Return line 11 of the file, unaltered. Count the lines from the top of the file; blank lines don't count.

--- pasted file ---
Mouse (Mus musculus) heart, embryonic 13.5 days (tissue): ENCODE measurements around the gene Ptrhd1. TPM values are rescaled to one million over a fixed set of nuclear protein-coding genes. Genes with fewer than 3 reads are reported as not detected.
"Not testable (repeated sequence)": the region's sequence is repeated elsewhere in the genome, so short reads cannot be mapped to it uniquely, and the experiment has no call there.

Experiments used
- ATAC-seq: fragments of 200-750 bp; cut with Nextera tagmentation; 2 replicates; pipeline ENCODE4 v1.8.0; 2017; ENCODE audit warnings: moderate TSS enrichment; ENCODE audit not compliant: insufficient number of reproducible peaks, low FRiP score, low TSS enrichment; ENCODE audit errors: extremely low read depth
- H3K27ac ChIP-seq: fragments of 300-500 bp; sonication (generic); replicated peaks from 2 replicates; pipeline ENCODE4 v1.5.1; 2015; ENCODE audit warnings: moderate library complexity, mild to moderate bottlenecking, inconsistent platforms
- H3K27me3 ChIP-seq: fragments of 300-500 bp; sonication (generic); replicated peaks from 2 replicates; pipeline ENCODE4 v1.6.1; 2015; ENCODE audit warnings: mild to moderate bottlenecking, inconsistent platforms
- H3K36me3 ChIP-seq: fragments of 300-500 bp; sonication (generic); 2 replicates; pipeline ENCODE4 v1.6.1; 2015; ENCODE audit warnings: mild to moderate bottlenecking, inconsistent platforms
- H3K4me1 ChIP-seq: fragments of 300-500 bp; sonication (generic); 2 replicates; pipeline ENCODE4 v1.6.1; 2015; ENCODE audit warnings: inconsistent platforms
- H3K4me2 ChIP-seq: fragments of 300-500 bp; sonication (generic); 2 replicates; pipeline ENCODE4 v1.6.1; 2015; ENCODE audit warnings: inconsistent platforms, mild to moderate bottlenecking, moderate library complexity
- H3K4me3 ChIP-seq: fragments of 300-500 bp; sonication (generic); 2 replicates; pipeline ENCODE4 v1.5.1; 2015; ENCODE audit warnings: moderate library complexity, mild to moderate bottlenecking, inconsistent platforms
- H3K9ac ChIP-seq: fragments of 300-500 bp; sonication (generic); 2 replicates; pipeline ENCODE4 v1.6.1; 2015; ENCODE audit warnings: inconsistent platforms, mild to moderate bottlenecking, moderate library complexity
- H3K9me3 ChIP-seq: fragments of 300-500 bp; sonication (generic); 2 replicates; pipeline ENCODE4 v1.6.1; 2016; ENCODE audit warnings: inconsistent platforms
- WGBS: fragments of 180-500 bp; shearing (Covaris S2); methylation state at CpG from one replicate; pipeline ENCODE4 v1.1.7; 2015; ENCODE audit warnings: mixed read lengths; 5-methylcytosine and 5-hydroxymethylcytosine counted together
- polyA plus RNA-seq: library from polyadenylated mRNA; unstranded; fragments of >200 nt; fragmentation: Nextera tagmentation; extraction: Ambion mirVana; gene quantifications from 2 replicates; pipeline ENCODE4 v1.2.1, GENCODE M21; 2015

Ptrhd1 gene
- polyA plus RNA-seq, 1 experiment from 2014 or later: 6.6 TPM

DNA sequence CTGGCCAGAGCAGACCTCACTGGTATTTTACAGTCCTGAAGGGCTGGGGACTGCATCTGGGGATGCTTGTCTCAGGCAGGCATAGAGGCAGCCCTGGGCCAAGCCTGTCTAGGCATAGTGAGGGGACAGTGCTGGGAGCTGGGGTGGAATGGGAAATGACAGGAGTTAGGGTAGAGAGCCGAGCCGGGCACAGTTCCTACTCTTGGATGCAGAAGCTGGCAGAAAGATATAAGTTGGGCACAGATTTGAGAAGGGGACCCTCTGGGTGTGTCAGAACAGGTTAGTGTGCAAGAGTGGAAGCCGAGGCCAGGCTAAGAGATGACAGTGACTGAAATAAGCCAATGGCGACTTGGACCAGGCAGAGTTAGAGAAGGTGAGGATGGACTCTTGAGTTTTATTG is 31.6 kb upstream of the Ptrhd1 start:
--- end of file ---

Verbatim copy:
- H3K9ac ChIP-seq: fragments of 300-500 bp; sonication (generic); 2 replicates; pipeline ENCODE4 v1.6.1; 2015; ENCODE audit warnings: inconsistent platforms, mild to moderate bottlenecking, moderate library complexity